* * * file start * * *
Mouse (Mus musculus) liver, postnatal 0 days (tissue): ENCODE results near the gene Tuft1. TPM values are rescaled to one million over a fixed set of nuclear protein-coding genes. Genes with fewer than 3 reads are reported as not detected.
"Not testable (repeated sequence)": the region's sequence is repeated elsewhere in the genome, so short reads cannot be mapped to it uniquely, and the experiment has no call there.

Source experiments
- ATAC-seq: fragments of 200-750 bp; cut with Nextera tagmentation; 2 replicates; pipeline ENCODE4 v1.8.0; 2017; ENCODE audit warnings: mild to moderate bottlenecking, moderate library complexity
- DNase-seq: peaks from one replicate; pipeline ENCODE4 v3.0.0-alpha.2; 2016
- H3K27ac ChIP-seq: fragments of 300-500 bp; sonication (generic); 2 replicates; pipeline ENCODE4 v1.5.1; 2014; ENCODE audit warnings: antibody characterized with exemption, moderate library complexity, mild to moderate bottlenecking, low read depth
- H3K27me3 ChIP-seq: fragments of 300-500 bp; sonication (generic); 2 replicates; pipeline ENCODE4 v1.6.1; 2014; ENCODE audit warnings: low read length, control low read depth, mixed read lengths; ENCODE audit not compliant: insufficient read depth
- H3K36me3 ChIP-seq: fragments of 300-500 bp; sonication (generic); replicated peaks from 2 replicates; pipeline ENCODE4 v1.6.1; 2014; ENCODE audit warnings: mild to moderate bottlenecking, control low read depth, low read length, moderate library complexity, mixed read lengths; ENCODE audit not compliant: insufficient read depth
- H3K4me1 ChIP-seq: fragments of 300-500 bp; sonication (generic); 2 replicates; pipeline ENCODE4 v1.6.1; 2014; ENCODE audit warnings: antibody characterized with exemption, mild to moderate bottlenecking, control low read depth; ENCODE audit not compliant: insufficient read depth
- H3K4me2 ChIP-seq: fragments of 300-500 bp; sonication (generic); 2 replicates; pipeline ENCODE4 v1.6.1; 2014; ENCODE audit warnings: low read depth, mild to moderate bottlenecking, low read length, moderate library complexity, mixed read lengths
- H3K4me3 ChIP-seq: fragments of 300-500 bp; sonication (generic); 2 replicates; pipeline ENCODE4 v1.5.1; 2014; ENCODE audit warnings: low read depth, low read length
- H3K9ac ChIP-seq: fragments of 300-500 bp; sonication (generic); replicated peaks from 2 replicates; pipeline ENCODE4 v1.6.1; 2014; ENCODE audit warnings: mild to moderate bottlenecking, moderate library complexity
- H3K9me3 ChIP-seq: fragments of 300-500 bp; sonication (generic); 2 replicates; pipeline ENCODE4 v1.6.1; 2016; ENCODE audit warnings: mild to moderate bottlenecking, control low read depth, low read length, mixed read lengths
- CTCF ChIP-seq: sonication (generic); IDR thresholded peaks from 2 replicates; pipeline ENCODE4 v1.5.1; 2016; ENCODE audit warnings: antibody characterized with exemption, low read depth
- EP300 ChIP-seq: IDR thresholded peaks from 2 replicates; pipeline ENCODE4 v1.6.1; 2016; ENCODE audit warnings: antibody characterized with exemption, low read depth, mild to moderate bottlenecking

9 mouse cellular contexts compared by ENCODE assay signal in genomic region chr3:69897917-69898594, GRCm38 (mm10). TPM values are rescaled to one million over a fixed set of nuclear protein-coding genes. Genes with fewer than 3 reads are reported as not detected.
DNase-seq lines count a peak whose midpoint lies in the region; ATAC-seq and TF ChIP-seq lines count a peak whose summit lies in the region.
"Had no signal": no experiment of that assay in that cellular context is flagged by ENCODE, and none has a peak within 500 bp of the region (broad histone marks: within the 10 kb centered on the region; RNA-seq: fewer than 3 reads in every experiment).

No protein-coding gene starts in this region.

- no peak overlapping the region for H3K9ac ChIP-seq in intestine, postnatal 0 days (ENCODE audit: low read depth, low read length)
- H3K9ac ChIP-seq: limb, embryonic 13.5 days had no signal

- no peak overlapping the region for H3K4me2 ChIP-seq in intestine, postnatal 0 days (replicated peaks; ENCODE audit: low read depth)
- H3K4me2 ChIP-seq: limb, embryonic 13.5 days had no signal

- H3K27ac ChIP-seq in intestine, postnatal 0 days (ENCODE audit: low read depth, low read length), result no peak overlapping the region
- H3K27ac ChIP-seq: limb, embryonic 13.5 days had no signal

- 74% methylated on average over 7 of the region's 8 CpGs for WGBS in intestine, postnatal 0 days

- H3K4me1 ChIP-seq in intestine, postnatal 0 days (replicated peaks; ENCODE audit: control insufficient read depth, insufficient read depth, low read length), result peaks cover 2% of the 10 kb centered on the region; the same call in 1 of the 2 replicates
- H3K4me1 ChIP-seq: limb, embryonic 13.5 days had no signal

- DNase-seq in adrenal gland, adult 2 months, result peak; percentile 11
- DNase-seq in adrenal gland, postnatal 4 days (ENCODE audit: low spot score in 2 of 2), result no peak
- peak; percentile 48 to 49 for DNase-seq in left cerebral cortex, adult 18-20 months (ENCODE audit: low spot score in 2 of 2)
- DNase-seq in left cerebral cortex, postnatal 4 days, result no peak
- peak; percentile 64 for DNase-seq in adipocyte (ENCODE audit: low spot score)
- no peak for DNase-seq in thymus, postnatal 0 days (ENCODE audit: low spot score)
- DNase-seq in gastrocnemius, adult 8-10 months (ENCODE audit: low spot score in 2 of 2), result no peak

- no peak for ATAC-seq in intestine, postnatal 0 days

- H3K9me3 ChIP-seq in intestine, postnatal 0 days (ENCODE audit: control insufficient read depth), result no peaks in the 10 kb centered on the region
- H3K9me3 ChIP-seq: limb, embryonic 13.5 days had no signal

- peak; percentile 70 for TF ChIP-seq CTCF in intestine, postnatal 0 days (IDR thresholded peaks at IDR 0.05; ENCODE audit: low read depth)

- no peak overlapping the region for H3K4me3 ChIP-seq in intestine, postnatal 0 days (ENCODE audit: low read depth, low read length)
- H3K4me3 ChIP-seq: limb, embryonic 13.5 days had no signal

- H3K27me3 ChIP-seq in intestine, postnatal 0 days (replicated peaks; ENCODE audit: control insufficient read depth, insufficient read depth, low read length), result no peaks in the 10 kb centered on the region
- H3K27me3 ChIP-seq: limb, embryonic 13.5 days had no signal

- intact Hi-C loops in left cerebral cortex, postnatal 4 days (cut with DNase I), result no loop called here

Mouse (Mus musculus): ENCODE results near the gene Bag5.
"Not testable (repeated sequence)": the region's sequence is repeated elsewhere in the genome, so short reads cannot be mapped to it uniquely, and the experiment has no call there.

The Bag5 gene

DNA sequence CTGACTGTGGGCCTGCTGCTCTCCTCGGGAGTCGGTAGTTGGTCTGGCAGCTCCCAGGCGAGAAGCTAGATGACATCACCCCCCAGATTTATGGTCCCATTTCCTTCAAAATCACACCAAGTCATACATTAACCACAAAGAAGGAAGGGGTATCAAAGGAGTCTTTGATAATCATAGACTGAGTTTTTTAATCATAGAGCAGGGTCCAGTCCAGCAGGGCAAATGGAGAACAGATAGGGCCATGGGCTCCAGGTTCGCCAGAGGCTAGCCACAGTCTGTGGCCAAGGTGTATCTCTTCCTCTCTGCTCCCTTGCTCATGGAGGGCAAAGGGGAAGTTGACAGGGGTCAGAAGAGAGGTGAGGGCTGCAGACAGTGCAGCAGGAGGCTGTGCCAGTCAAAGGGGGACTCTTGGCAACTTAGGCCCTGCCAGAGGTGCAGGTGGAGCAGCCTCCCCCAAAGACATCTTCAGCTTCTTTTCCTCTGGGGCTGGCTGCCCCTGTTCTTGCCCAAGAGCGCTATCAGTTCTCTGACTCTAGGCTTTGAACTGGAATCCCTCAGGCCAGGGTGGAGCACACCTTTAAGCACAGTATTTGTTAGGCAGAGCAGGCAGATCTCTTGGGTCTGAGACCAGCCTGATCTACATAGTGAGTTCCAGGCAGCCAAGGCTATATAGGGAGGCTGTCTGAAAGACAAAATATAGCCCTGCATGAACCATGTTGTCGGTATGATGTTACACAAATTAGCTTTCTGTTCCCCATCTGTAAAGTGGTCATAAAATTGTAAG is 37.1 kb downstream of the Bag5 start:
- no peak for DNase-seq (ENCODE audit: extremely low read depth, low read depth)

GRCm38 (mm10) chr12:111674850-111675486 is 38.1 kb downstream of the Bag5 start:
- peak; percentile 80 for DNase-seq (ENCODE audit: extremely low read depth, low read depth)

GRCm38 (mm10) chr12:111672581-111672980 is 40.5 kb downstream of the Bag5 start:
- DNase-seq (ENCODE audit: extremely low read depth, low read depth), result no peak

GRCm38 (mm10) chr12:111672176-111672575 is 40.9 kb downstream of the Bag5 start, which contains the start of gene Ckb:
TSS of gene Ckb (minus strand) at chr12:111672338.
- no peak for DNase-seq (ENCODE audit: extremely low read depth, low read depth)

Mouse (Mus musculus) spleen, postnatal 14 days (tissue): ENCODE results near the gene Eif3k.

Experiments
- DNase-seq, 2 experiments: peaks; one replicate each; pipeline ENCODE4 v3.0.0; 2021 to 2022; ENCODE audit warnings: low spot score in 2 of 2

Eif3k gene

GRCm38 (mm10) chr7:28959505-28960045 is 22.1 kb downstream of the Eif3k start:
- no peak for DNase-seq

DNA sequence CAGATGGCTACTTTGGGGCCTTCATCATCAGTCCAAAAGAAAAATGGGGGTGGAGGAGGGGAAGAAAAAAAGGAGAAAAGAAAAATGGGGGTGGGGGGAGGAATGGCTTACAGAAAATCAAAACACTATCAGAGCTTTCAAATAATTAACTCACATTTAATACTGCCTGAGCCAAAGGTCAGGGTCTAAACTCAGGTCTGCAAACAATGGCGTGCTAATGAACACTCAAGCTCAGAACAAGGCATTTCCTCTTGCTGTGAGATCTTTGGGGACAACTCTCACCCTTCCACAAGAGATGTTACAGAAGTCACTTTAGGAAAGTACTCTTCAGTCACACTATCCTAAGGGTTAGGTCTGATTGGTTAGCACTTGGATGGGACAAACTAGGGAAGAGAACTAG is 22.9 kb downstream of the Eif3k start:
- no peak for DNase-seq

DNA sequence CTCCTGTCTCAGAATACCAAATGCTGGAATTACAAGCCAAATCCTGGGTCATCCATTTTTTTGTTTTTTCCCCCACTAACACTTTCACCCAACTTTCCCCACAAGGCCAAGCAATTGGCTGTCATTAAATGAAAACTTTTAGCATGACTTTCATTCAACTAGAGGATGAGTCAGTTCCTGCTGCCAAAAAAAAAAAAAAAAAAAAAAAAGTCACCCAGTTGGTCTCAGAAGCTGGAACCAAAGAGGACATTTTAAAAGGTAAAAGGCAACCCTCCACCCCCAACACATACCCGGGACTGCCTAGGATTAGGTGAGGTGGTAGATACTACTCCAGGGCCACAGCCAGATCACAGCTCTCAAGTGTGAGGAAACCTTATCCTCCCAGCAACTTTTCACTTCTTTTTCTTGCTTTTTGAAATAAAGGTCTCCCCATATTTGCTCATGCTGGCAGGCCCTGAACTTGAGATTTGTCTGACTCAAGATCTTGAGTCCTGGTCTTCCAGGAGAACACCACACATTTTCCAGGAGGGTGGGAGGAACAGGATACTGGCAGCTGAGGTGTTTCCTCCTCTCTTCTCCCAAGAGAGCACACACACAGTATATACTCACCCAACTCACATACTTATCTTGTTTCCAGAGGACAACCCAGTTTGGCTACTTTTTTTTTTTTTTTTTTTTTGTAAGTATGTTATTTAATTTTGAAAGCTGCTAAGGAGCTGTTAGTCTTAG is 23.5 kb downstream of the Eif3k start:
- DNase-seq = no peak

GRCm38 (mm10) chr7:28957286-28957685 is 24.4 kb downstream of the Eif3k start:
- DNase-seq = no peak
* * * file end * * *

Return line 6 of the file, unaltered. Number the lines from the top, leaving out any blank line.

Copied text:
- H3K27ac ChIP-seq: fragments of 300-500 bp; sonication (generic); 2 replicates; pipeline ENCODE4 v1.5.1; 2014; ENCODE audit warnings: antibody characterized with exemption, moderate library complexity, mild to moderate bottlenecking, low read depth